Old, weathered homes and apartments from the late 1800s line Jersey Street between Prospect and Fargo avenues. But a small yellow front-end loader sits in an unexpected clearing in the middle of the block.
Neighborhood residents were upset to learn that D'Youville College had torn down an apartment building there three weeks ago to make room for a dormitory parking lot.
"One by one, they're picking off the properties," said Suzanne Toomey Spinks, a Prospect Avenue resident who lost a fight in 1994 to keep D'Youville from building a parking lot next to her home. "They're like a sniper in a tree."
As an urban campus bordered by residential neighborhoods on Buffalo's West Side, D'Youville has always struggled to find enough parking spots for its commuter students.
Neighbors watched with mixed emotions as the college bought up houses and vacant or derelict properties along Connecticut Street and West Avenue to expand parking for its growing student body.
But the Jersey Street demolition raised loud new protests.
Members of the Fargo Estate Neighborhood Association say the college should have talked with nearby residents before turning a building in the middle of a solid residential block into a parking lot.
In addition, they say the college broke a promise it made in 1994 to never again demolish homes for parking lots south of Porter Avenue.
"We don't want to push them too much," said Andy Goldstein, association president. "But then they make promises they don't keep."
Donald Keller, D'Youville's vice president for operations, said he wasn't interested in any Jersey Street properties. But, he said, the owner of 220 Jersey was an absentee landlord who had called the college, desperate to get the property off his hands so he could move to Florida.
Keller said he tried to refuse the owner, but the man kept calling back and noting that the property stood adjacent to the parking lot of the Marguerite Hall dorm.
"He practically begged me to buy his property," Keller said.
The college eventually agreed, he said, and decided to turn two-thirds of the property into a parking lot. The remaining third, nearest Jersey Street, will be converted into green space.
"If I didn't buy the property, you'd have an abandoned house there," Keller said. "What's better -- an abandoned house or no house?"
Goldstein said if the property remained standing, the chance still existed for it to eventually be bought and rehabilitated. Now there's no chance.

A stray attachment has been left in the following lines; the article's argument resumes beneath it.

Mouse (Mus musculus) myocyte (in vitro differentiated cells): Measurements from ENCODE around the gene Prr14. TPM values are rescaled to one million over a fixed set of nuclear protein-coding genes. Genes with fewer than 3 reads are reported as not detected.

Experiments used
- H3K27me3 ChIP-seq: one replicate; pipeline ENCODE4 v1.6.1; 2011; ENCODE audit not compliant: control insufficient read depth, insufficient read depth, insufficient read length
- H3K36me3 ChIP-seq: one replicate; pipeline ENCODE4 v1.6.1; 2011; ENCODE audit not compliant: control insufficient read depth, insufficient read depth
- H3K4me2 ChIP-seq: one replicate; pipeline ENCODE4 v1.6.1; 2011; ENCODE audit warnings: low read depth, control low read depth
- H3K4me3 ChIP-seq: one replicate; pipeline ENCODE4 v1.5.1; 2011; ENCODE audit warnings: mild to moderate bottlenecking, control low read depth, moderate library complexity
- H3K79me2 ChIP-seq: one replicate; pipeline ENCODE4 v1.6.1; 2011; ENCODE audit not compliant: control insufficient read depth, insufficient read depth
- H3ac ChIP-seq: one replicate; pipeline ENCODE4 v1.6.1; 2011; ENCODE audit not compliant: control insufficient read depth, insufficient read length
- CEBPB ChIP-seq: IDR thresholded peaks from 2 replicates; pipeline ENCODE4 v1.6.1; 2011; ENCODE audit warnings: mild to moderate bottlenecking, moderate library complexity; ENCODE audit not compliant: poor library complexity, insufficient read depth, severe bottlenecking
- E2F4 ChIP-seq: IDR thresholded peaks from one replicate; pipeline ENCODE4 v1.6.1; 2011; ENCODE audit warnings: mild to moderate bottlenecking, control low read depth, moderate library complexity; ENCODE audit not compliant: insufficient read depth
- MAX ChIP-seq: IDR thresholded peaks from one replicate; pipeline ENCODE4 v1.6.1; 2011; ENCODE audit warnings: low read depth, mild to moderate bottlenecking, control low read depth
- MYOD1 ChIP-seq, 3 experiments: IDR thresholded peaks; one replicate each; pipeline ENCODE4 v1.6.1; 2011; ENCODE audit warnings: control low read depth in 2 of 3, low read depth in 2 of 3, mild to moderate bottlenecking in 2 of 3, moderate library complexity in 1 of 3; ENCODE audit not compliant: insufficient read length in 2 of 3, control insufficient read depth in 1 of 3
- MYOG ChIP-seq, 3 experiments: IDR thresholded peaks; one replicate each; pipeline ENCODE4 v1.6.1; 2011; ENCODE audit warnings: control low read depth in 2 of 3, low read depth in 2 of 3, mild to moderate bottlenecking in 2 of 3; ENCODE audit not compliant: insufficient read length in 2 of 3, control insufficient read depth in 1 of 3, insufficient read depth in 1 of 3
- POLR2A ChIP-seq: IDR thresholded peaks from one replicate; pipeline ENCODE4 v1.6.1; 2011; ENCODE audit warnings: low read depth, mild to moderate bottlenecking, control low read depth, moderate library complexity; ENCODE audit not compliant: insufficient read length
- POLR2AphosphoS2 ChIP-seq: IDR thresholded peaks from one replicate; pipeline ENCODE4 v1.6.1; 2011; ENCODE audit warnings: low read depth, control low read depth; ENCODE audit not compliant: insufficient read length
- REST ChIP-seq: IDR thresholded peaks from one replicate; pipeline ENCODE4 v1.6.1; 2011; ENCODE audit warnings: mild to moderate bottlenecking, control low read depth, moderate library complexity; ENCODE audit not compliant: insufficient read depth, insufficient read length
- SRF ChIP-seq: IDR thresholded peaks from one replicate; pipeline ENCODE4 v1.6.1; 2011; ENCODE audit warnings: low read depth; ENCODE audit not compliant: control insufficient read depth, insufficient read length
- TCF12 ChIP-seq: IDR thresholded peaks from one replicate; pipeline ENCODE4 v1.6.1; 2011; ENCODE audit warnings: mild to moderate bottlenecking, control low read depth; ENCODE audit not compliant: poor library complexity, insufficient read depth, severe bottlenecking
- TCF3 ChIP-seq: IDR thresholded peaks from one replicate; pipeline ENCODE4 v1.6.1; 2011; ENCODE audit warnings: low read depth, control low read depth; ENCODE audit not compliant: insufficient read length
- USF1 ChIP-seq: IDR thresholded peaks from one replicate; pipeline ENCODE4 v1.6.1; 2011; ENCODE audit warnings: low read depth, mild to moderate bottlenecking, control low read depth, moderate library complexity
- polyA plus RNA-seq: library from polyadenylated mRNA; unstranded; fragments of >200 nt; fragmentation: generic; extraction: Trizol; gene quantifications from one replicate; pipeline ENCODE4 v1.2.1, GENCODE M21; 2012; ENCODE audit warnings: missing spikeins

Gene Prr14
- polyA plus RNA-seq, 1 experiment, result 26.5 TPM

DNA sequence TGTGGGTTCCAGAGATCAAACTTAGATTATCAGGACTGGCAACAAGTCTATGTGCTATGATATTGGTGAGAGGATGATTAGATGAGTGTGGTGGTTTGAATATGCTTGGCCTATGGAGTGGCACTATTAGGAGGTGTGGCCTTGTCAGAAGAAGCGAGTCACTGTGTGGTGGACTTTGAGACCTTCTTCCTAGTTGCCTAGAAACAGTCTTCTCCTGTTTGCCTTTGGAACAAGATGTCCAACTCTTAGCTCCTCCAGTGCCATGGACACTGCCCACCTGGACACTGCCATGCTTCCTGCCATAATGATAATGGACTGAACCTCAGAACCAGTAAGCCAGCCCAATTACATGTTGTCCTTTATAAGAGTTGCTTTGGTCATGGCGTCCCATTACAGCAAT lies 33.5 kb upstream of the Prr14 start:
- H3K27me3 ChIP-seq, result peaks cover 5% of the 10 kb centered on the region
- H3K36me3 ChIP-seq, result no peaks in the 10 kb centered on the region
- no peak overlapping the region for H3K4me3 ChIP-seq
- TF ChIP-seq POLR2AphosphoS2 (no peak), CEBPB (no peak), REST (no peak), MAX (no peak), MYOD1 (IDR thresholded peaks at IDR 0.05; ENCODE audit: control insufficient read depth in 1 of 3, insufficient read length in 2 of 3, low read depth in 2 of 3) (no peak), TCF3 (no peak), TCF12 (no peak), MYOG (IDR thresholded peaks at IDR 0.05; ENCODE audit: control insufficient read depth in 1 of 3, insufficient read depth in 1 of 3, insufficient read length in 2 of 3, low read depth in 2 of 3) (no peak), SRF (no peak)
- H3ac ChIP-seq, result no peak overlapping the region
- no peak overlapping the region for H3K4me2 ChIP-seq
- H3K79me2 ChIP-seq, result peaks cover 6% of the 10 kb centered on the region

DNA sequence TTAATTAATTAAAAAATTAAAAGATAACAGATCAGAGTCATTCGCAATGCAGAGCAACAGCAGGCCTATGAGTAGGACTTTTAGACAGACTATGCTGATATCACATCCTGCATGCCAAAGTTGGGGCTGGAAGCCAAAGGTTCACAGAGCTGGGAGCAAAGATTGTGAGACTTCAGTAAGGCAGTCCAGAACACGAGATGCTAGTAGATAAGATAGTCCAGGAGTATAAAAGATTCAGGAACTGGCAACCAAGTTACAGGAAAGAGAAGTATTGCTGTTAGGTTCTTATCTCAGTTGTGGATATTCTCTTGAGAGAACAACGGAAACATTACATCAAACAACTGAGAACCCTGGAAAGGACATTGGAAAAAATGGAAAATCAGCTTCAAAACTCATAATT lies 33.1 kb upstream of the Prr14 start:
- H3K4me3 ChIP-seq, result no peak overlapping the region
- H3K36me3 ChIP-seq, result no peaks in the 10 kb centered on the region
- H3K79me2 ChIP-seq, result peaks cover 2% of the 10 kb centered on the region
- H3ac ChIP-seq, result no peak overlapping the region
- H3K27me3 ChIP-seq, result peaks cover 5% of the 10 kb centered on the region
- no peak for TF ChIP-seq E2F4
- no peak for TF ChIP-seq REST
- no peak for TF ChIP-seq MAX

"That's the thing about parking lots," Goldstein said. "They'll never add value back to a neighborhood."
Given that the homes along Jersey between Prospect and Fargo already show signs of blight, he said, demolishing one building on the block for parking is likely to push the remaining properties into further decline and encourage other owners to sell their homes.
Residents say D'Youville has actively enticed neighbors to give up their properties. Keller, however, says while the college has recently approached some property owners north of Porter Avenue, it fields many more unsolicited offers from the area that are often refused.
In regard to the property at 220 Jersey, Keller said that in retrospect, "I'm sorry I even bought it from the guy."
He said he didn't feel he could discuss the offer with the Fargo Estate Neighborhood Association because it would have been a breach of confidentiality.
Association members, however, say that kind of communication makes the difference between a good neighbor and a bad one. They hope to clear the air at a Monday meeting with the college president.
Spinks said that as a result of living next to a D'Youville parking lot, she has had to deal with drunken and unruly students and parking lot thieves.
"People who think D'Youville is a good neighbor, I wonder how close they live to a parking lot or vacant property D'Youville owns," she said.
Other association members are more generous in their assessment of the college. But they worry the institution will continue to quietly buy residential properties around the campus until D'Youville is ringed with lots and no longer part of the community.
College officials say that's not going to happen.
Spokesman John Bray noted the $7 million investment the college made to convert the vacant Holy Angels Elementary School building into a new campus library in 1999, and the $9 million now being poured into a new academic center where the old library once stood.
Even if the college did want to expand its parking, Keller said, it would buy more properties along Connecticut Street and West Avenue, streets that are closer to the college's academic buildings.
He added that many of the residents near West Avenue were grateful the college was buying and tearing down neglected properties on that street. He said he received similar feedback from some residents near Connecticut Street between Fargo and West.
Most properties were in bad shape, except for a huge, well-kept yellow building on Connecticut, one of the few houses the college actively pursued after buying several other properties on the block.
"There's nothing underhanded or sneaky about what we're doing," he said.
Area residents say that would be easier to swallow if they weren't caught so off guard by the Jersey Street demolition.
"They assured us they'd have an open dialogue with us," said Sandy Hertel, who recalled meeting with D'Youville officials less than a year ago at a neighborhood association meeting. "I'd just like to have the opportunity to have some say in what happens to our neighborhood."